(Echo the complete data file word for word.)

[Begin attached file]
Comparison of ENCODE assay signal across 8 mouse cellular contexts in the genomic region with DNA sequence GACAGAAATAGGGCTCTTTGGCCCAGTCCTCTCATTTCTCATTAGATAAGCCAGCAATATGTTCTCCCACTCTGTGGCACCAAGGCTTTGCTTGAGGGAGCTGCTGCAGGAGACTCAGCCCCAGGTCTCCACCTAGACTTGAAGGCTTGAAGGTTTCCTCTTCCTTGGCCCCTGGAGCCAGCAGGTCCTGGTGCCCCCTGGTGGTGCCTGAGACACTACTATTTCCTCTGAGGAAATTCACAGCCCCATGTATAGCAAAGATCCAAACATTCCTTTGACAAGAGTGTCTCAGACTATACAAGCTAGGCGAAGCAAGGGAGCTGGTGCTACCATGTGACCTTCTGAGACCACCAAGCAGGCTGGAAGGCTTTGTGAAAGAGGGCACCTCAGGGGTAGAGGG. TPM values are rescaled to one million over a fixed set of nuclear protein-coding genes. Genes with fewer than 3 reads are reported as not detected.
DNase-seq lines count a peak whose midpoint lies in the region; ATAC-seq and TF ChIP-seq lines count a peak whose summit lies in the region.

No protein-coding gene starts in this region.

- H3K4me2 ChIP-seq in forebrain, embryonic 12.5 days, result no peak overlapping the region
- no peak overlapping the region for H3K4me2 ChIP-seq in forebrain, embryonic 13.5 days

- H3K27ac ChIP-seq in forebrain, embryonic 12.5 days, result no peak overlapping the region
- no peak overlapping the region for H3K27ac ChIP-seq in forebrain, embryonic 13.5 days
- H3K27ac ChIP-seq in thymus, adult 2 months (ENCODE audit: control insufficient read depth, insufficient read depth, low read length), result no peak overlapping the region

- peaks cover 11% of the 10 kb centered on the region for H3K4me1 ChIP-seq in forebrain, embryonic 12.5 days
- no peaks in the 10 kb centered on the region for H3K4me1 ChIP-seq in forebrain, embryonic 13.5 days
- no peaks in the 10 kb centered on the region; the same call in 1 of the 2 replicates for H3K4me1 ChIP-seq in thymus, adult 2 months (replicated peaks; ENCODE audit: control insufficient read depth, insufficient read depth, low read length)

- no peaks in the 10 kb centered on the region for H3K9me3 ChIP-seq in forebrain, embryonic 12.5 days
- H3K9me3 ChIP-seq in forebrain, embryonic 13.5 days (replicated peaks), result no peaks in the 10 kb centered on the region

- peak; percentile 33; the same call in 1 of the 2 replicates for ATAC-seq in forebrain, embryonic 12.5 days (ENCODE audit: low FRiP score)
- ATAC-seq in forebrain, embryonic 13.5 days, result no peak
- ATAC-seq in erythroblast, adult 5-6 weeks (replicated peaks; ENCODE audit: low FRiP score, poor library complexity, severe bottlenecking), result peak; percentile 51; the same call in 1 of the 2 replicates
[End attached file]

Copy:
Comparison of ENCODE assay signal across 8 mouse cellular contexts in the genomic region with DNA sequence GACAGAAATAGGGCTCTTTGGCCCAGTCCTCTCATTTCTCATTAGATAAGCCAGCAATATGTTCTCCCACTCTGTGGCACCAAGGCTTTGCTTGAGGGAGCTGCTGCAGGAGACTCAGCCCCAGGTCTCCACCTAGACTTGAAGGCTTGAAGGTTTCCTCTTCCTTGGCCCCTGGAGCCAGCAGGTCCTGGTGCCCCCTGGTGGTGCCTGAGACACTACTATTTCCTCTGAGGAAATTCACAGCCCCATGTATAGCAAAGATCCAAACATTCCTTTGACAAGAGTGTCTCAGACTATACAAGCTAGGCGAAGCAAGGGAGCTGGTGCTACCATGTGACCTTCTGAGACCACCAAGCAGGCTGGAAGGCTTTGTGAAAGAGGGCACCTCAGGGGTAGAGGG. TPM values are rescaled to one million over a fixed set of nuclear protein-coding genes. Genes with fewer than 3 reads are reported as not detected.
DNase-seq lines count a peak whose midpoint lies in the region; ATAC-seq and TF ChIP-seq lines count a peak whose summit lies in the region.

No protein-coding gene starts in this region.

- H3K4me2 ChIP-seq in forebrain, embryonic 12.5 days, result no peak overlapping the region
- no peak overlapping the region for H3K4me2 ChIP-seq in forebrain, embryonic 13.5 days

- H3K27ac ChIP-seq in forebrain, embryonic 12.5 days, result no peak overlapping the region
- no peak overlapping the region for H3K27ac ChIP-seq in forebrain, embryonic 13.5 days
- H3K27ac ChIP-seq in thymus, adult 2 months (ENCODE audit: control insufficient read depth, insufficient read depth, low read length), result no peak overlapping the region

- peaks cover 11% of the 10 kb centered on the region for H3K4me1 ChIP-seq in forebrain, embryonic 12.5 days
- no peaks in the 10 kb centered on the region for H3K4me1 ChIP-seq in forebrain, embryonic 13.5 days
- no peaks in the 10 kb centered on the region; the same call in 1 of the 2 replicates for H3K4me1 ChIP-seq in thymus, adult 2 months (replicated peaks; ENCODE audit: control insufficient read depth, insufficient read depth, low read length)

- no peaks in the 10 kb centered on the region for H3K9me3 ChIP-seq in forebrain, embryonic 12.5 days
- H3K9me3 ChIP-seq in forebrain, embryonic 13.5 days (replicated peaks), result no peaks in the 10 kb centered on the region

- peak; percentile 33; the same call in 1 of the 2 replicates for ATAC-seq in forebrain, embryonic 12.5 days (ENCODE audit: low FRiP score)
- ATAC-seq in forebrain, embryonic 13.5 days, result no peak
- ATAC-seq in erythroblast, adult 5-6 weeks (replicated peaks; ENCODE audit: low FRiP score, poor library complexity, severe bottlenecking), result peak; percentile 51; the same call in 1 of the 2 replicates